Today, as I was trapped and stood motionless on the train coming back from the beach, I started to laugh to myself and think This Is Africa; this is why I choose to study in Africa, to experience something so far away from my comfort bubble. During part of the train ride, I was flat up against the boy behind me and elbows were being driven into my sides, all the while I stood motionless from the many bodies holding me perfectly still as the train sped past the South African landscape. As the train stopped at each station, I witnessed people shoving their way through the non-existent space. But with persistence and elbows being thrown here and there, I watched in amazement as people wiggled their way in and out of the train. As I witnessed the technique that was needed in order to wrangle yourself from the web of limbs and sweaty bodies, I wondered to myself how I was ever go to achieve this feat that laid ahead of me. I kept a constant check of where my orientation leader was standing because most of us had no idea when we were supposed to get off. He kept on winking at me with reassurance, but all I could do was laugh. In this moment, I had finally felt like I was in Africa and allowed myself to be free of any worries that would have previously stricken me. I was in an environment where I was finally a minority and I was completely comfortable in my own skin. There was not one point during this trip that I felt uncomfortable because of my pale, porcelain complexion. Maybe I felt uncomfortable when my chest went numb because it was being used as a backrest for the person in front of me, but at no point did I feel like I was being judged by the color of my skin.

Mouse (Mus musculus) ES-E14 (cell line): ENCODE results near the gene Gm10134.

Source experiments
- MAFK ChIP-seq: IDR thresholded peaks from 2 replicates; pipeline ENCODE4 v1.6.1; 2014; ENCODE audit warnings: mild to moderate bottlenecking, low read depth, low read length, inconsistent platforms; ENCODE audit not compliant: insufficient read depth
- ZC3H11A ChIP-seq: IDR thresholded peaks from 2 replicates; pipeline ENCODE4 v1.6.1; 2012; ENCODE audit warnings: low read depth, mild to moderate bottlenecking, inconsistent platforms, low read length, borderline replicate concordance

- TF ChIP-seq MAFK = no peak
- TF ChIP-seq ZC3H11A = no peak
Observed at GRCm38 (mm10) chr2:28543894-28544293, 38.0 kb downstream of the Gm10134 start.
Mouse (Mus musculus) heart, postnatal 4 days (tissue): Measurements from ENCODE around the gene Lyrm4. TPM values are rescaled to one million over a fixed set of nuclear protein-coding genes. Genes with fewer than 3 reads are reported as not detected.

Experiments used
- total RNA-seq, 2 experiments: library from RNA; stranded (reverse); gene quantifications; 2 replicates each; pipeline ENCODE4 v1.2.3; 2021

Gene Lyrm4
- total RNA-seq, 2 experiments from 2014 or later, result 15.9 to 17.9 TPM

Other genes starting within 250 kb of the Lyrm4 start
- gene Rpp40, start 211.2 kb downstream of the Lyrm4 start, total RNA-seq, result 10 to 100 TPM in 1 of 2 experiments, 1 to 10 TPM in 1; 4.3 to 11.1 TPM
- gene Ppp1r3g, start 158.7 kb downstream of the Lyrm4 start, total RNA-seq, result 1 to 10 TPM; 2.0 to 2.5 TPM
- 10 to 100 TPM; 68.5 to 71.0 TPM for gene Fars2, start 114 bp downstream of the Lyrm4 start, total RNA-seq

So there I was, getting hotter and hotter as more and more people began to push their way onto the train. I looked towards the door and there it was wide open as people’s limbs and part of their bodies were hanging out because of the over-crowded interior. Thapz, the orientation leader, turned me and smiled, asking, “so how does it feel to be the minority?” I stood silent for a quick moment, trying to ponder that question. Until that moment it had not occurred to me that physically I was the complete opposite then most on the train. It had not crossed my mind before because I was being treated like everyone else, being pushed and shoved in order to make the smallest free space into occupied space. As I was being shoved and uncomfortably having heads and bodies lean on my shoulders and back, my mind wondered back to my subway experiences in Beijing China. Like Cape Town, pushing and shoving was a common place, but the two experiences were completely different. In China, I was able to push my way through because most were as tall or shorter than I. They easily moved out of your way as you through in an elbow here and there. But as I was trying to find my way to the door, to freedom, the Black Africans around me were unmovable. Their legs acting as roots, planting themselves firmly to the ground, they could not be bugged. For some reason I thought a little “excuse me” would be the secret password in order to open a pathway to get through. But as to be expected, that failed terribly. I was the leader, trying to pave the way through the crowd as six other Americans behind me were waiting for me to move. Then, the men and women around me starting saying, “just push, just push.” So there I was, a little white girl, pushing my way through a crowd of very large black Africans. I finally saw the daylight and I started pushing harder and I finally broke through and made it onto the platform. I immediately started to laugh. It was such an exhilarating experience. With out delay, I turned to my friend Mary, we grabbed each other’s hands and just started smiling and saying over and over, “oh my gosh, that was crazy.” So I am happy to say that I tried something completely new and what an experience it was. But that is what study abroad is all about, going to an unknown atmosphere where the tastes and sounds are completely foreign and experiencing everything with a smile and a laugh.